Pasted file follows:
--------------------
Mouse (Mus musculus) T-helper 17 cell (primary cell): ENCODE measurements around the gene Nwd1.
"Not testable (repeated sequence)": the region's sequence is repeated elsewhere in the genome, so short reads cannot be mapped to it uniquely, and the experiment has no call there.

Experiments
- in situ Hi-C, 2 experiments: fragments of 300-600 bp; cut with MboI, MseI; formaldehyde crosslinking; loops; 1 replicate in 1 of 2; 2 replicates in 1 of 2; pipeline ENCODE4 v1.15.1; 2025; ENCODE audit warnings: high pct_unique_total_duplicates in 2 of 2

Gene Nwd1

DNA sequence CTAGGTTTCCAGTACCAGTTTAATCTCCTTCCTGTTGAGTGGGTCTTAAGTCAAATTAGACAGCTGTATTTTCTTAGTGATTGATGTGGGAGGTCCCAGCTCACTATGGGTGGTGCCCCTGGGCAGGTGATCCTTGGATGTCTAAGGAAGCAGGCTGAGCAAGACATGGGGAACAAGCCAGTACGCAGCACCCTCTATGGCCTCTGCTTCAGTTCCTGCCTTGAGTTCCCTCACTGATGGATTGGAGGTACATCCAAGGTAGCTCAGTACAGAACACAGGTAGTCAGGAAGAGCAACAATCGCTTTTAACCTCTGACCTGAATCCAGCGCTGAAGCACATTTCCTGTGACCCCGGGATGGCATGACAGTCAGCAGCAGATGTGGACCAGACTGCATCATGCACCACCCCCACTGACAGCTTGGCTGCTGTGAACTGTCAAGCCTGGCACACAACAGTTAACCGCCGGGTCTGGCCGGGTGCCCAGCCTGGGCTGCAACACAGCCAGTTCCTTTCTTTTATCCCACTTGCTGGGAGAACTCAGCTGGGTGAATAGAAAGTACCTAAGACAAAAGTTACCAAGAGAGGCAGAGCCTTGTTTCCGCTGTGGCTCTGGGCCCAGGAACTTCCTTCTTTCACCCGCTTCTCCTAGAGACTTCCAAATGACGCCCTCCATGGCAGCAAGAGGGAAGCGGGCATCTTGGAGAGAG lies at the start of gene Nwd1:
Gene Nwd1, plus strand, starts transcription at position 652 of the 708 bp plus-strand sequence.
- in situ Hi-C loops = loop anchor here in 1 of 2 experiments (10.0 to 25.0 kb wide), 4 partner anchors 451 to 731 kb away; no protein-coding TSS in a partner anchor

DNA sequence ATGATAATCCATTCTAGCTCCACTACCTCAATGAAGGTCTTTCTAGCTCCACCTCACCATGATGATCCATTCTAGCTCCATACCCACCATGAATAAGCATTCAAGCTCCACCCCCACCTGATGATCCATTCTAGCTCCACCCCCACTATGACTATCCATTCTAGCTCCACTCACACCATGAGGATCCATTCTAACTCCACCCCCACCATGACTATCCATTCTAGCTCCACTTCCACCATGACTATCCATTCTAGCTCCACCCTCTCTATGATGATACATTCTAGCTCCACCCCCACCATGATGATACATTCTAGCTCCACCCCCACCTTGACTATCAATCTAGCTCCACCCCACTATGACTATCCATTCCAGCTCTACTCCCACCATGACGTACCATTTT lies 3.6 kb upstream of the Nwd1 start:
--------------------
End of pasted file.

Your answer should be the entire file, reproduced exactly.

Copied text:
Mouse (Mus musculus) T-helper 17 cell (primary cell): ENCODE measurements around the gene Nwd1.
"Not testable (repeated sequence)": the region's sequence is repeated elsewhere in the genome, so short reads cannot be mapped to it uniquely, and the experiment has no call there.

Experiments
- in situ Hi-C, 2 experiments: fragments of 300-600 bp; cut with MboI, MseI; formaldehyde crosslinking; loops; 1 replicate in 1 of 2; 2 replicates in 1 of 2; pipeline ENCODE4 v1.15.1; 2025; ENCODE audit warnings: high pct_unique_total_duplicates in 2 of 2

Gene Nwd1

DNA sequence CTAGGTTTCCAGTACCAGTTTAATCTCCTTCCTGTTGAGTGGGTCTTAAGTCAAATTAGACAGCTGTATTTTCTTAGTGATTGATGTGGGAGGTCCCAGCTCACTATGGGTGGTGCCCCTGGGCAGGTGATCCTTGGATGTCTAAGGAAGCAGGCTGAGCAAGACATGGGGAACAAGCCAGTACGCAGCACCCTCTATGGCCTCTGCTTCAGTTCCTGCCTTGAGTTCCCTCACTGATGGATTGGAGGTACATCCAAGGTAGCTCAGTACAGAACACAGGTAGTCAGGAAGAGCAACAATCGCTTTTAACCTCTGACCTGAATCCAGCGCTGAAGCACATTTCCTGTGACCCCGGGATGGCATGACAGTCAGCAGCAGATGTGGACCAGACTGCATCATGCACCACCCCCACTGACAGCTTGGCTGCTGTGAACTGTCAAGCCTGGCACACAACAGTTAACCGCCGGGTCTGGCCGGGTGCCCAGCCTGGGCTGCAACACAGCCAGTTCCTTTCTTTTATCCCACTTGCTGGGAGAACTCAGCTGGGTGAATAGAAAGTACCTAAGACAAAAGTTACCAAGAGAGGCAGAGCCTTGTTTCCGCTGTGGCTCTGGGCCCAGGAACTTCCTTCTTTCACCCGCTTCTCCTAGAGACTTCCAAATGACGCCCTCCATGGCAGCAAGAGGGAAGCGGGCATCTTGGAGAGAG lies at the start of gene Nwd1:
Gene Nwd1, plus strand, starts transcription at position 652 of the 708 bp plus-strand sequence.
- in situ Hi-C loops = loop anchor here in 1 of 2 experiments (10.0 to 25.0 kb wide), 4 partner anchors 451 to 731 kb away; no protein-coding TSS in a partner anchor

DNA sequence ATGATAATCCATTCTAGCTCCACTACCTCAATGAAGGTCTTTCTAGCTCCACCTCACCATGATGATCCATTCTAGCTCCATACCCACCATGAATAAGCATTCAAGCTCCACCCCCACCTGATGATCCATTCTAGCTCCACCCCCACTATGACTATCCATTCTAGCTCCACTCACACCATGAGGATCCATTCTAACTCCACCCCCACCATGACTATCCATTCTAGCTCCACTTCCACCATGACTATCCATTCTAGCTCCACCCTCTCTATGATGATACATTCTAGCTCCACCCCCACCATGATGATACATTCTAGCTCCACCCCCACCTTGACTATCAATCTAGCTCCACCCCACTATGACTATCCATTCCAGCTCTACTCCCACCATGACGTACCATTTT lies 3.6 kb upstream of the Nwd1 start: